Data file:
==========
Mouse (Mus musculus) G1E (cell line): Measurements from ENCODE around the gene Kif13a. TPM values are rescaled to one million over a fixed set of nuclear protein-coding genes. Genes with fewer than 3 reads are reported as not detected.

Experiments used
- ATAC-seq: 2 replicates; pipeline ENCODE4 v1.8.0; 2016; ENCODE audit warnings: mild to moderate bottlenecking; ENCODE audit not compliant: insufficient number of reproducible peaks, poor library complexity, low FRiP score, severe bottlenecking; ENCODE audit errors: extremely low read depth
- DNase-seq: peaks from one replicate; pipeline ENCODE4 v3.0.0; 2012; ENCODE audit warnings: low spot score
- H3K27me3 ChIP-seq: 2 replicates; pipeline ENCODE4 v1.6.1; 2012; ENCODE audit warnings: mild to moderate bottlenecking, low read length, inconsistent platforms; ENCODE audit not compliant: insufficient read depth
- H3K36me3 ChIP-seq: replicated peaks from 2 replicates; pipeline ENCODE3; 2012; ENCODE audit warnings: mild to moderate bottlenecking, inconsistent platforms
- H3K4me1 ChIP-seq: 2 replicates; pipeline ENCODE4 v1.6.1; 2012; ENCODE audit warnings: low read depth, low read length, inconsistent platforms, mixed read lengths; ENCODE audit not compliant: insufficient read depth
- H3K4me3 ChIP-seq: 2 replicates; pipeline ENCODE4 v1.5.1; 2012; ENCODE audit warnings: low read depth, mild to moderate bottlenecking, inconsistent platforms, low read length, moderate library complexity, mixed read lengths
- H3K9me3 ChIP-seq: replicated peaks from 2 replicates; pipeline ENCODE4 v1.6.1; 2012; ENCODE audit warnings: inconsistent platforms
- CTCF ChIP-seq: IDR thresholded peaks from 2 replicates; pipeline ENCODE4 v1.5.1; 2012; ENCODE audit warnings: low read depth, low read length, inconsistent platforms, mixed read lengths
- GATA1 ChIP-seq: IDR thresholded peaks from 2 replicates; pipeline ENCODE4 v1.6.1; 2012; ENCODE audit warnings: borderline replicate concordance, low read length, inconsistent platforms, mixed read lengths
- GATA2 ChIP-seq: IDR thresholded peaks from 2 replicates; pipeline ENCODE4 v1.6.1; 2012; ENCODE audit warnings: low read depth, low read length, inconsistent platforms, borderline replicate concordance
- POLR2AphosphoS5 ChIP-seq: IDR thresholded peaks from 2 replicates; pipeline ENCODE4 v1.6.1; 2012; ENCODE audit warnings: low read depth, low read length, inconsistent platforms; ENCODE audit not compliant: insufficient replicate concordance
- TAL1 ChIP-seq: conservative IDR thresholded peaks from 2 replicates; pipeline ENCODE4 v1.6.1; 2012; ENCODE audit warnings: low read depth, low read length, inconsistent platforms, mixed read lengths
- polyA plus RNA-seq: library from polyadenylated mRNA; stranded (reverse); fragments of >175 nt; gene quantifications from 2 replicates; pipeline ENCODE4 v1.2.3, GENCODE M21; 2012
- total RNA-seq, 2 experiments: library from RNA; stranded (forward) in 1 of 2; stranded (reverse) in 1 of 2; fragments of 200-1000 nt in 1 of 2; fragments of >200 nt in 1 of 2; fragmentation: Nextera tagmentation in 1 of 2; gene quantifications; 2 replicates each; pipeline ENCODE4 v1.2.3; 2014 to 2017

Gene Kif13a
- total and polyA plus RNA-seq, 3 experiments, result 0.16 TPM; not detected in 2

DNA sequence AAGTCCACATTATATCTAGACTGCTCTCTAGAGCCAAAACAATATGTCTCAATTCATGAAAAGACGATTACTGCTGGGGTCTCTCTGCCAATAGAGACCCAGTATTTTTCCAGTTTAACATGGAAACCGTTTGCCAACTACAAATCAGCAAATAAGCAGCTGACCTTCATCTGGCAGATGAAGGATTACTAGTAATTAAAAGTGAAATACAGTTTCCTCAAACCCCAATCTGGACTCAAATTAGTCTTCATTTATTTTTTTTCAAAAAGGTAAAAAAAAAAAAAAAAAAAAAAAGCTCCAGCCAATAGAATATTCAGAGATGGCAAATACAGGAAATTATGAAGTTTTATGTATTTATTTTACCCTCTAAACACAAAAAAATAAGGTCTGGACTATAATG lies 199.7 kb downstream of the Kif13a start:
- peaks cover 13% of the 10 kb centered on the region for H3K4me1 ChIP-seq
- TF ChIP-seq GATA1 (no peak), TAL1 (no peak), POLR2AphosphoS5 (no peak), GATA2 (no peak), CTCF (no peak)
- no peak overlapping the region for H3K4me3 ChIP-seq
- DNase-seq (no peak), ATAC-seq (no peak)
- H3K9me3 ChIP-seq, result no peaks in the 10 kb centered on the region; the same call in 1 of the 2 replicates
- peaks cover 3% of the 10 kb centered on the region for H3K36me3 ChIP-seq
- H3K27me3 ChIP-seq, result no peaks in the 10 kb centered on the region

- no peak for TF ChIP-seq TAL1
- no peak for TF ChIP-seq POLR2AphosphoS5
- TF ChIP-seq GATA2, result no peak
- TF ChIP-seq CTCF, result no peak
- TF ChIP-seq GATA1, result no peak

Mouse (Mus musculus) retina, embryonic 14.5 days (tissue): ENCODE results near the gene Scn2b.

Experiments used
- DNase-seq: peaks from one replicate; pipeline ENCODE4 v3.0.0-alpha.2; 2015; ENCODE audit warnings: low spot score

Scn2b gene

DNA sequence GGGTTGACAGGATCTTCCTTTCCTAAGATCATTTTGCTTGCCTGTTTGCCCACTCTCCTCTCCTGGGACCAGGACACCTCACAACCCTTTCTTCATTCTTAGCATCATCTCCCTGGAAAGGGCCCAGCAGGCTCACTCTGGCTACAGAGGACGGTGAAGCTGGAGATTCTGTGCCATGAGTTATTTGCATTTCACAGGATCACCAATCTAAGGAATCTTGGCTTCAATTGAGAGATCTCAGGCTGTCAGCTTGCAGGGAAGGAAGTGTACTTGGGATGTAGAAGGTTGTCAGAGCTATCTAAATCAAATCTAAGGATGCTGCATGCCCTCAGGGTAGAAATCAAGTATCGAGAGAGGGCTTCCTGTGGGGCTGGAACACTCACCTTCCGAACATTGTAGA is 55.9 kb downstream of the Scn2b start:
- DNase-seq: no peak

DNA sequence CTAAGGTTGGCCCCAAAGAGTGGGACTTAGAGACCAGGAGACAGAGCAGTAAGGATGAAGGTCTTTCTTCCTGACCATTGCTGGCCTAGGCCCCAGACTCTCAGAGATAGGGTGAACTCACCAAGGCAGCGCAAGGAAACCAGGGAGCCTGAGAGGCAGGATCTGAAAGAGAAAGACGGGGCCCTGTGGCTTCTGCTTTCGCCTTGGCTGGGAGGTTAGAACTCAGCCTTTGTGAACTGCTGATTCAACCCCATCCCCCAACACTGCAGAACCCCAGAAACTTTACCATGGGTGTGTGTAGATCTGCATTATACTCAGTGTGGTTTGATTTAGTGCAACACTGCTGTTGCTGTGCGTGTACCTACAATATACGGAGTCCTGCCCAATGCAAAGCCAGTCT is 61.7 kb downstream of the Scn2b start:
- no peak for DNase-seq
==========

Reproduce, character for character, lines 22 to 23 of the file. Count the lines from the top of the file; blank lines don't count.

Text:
- no peak overlapping the region for H3K4me3 ChIP-seq
- DNase-seq (no peak), ATAC-seq (no peak)